Each character in the film struggles with an inner psychological conflict if not an outward, physical one, the overcoming of which carries individual plot lines through the film. Sets are post-apocalyptic, the remnants of humanity reverting to barbaric genetic memory or leading tranquil lives in hippie-like communes. Somehow, the lights have remained on for over a year, despite T-Rex/Raptor/Alien creatures running amok with the strength to shred train cars and buildings.

 

I counted at least three scenes that caused me to jump in my seat. The silence contributes heavily to the setup for these Hitchcock-like moments. This is a great sequel, worth seeing, but if you haven’t seen the original, by all means get it done before seeing number two.

 

 

A Quiet Place II (2020) runs 1 hour, 37 minutes and is rated PG-13

Wrath of Man

For my first time venturing into a post-pandemic theater I chose a film that wouldn’t require my full attention. That attention was compromised by the angst of sitting with a group of unmasked strangers, in some cases one behind the other, perhaps two feet apart. This was despite Regal Theaters’ best efforts to assign seating when purchasing tickets online. People just can’t do this simplest of things, like sitting in the seat they selected. Ah, well, at least the theaters may survive. We’re all itching to do something normal like go to the movies.

If you’re a fan of Jason Statham, this will satiate your blood lust and desire for revenge porn. The photo I chose for this review is of his biggest smile during the two-hour feature produced by Guy Ritchie. More on Ritchie in my reviews of The Gentlemen and Aladdin. He has proven himself to be a successful screenwriter and producer for an untrained high school dropout. He has a penchant for violence and appears to favor tight closeups, as if considering eventual viewing on a TV screen. He has a long history with Jason Statham, having launched his acting career in his late 90s release of Lock, Stock and Two Smoking Barrels.

 

Statham’s version of the unstoppable, almost super-heroic action star has him sauntering through scene after scene killing bad guys with ease and precision. He is clearly unhappy, and in Wrath of Man, that’s the motivating force behind his plot for revenge. He is a virtual Houdini, a zip-tied can of whoop-ass that keeps you on the edge of your seat because you’ve already seen him take out crews of inept armored car bandits and survive multiple gunshot wounds. He seemingly dusts off bullets like dandruff.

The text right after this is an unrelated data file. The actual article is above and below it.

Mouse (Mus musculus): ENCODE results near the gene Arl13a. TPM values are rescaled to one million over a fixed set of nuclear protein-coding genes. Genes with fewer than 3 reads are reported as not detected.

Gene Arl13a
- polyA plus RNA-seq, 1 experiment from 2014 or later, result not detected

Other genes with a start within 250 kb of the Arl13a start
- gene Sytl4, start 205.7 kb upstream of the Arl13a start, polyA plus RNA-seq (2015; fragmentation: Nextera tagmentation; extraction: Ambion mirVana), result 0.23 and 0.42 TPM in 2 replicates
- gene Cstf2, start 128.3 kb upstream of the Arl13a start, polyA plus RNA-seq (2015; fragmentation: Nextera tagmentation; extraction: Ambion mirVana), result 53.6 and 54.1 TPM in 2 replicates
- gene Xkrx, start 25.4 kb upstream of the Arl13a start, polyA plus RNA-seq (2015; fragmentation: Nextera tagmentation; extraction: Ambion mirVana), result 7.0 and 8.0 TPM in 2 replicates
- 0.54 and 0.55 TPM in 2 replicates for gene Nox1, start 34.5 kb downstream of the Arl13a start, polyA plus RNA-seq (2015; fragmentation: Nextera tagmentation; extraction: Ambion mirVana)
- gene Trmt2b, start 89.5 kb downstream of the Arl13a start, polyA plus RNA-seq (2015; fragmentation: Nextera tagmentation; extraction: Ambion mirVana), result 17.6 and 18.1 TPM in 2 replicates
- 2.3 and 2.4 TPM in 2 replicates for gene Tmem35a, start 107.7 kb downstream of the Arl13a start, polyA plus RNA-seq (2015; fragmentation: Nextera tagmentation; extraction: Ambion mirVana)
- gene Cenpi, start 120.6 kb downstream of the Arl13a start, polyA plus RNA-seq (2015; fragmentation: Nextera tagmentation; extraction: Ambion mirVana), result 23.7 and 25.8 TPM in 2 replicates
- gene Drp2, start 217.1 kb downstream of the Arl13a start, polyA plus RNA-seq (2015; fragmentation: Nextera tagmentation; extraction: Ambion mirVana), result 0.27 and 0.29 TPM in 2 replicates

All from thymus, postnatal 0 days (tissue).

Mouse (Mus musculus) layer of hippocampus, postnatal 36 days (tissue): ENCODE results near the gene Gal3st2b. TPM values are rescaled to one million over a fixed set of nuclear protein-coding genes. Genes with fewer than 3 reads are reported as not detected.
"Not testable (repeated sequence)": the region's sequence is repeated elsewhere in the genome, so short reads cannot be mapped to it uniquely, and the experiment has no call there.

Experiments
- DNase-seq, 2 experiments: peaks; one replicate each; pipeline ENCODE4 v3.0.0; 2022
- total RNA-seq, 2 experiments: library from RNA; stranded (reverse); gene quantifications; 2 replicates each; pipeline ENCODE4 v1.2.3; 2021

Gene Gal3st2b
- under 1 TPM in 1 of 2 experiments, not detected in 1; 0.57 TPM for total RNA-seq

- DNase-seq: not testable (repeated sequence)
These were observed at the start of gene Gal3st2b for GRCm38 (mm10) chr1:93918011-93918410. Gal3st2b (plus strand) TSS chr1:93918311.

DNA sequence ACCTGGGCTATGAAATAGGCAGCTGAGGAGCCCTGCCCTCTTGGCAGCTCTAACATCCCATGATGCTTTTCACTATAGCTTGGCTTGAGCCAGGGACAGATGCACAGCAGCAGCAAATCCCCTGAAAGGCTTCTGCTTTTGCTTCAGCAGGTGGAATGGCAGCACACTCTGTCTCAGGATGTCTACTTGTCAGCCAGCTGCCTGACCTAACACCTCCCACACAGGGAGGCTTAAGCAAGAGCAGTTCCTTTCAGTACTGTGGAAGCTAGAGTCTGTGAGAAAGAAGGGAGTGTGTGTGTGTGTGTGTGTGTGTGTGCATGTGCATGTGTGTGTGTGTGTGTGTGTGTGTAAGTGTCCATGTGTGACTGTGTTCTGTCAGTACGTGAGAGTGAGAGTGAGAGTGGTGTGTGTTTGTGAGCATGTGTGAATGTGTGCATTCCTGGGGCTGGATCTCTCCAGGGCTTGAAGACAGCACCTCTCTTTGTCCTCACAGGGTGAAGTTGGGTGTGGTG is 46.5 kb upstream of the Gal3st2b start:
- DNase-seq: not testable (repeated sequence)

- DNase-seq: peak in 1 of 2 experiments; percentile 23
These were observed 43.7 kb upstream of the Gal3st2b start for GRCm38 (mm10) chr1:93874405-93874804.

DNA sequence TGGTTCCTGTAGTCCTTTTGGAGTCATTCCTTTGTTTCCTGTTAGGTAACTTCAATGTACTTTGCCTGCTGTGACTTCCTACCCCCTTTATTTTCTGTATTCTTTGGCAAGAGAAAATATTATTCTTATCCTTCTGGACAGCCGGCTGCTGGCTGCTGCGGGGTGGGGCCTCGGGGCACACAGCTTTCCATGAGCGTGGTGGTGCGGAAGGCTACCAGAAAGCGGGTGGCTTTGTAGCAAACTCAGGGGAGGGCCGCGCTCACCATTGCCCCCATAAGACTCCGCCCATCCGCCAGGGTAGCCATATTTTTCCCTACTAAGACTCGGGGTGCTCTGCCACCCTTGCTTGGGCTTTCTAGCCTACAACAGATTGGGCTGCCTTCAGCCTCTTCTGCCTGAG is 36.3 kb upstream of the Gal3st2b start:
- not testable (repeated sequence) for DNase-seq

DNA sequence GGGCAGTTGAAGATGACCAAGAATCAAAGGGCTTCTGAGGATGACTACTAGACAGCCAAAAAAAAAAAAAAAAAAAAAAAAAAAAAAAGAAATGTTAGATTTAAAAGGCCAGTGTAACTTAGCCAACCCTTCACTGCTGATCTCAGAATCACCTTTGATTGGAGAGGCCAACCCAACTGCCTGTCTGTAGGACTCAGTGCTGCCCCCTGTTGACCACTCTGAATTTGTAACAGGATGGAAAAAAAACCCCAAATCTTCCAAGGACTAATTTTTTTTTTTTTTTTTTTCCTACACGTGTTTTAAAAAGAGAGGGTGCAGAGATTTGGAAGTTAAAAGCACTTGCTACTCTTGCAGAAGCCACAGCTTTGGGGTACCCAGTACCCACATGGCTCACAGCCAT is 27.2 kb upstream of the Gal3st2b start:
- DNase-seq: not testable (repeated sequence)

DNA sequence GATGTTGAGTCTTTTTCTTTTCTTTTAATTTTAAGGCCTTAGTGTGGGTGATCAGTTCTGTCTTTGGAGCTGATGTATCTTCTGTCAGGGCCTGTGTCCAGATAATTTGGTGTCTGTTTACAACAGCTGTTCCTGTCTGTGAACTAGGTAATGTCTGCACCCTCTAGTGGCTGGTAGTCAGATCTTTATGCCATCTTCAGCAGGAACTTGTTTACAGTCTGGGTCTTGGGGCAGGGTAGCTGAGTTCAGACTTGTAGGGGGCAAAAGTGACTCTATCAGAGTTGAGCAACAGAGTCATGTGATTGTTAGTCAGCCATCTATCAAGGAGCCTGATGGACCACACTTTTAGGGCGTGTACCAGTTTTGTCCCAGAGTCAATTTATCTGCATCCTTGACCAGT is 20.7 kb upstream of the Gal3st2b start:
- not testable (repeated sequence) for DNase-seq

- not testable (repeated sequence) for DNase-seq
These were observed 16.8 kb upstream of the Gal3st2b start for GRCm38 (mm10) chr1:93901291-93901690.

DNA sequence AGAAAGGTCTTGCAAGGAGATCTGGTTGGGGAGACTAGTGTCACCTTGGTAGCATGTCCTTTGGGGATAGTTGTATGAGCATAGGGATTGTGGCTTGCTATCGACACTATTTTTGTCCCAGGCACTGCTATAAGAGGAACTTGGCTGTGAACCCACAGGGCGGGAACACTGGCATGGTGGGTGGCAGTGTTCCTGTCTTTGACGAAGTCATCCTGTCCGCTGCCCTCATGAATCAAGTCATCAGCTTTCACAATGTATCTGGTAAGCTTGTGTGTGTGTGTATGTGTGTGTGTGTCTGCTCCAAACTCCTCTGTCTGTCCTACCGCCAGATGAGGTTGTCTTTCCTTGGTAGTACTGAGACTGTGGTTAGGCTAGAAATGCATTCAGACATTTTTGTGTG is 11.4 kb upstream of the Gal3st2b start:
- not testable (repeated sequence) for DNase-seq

The script for Wrath of Man is initially quite weak, at least in the opening sequences when Statham, nicknamed “H,” applies and tests for a job as a driver at “The Depot,” the hub where Fortico Security’s armored cars return at the end of their pickups. It looks like home base from the TV show Taxi, and is populated by fellow drivers who all behave more like they’re in a prison yard than at work. New guys get viciously razzed, but H quickly applies his unsmiling, cold steel persona and has the boys wondering if he’s a dark horse. It’s a bit suspicious that he passes his entrance evaluation with exactly the seventy per cent required. He’s that in control, holding back and saving the good stuff for his first job. And that first job instantly lofts him to hero status at work.

 

Fellow drivers are also assigned goofy nicknames. “Bullet,” “Boy Sweat” and “Hollow Bob” are examples. The dialogue is juvenile and the banter is so over the top as to be ridiculous. But it does offer a couple of opportunities for mild laughs. There should have been more of those.

 

A missed opportunity is the presence of Dana, the lone badass girl driver played by Naimh Algar. She plays a relatively inconsequential role as H’s only love interest, a one-night stand solely for the purpose of interrogating her in the middle of the night at gunpoint. The role offered the possibility of a female costar with secret skills like those of Charlize Theron in Atomic Blonde. But I guess there’s no sharing the lead with Statham. But wait, who’s that handsome young bad guy, the baddest bad guy, following a convoluted layered onion of bad guys throughout the movie? Why, it’s Clint Eastwood’s son Scott, who made his screen debut in Daddy’s Flags of our Fathers in 2006. He’s not Clint, but he has a future on the big screen.

 

Wrath of Man is worth seeing if you like the Ritchie/Statham formula for violence and male dominated plots. It seemed a bit long at two hours, but that was in part due to the droning, ominous musical score that never abates and becomes sort of corny and distracting. All things considered, two better “Wraths” come to mind, like The Wrath of Khan or The Grapes of Wrath. Smile, Jason, smile. It will make you seem even more sinister. You’re fast, you’re furious. We get it.

 

 

Wrath of Man runs 1 hour, 59 minutes and is rated R.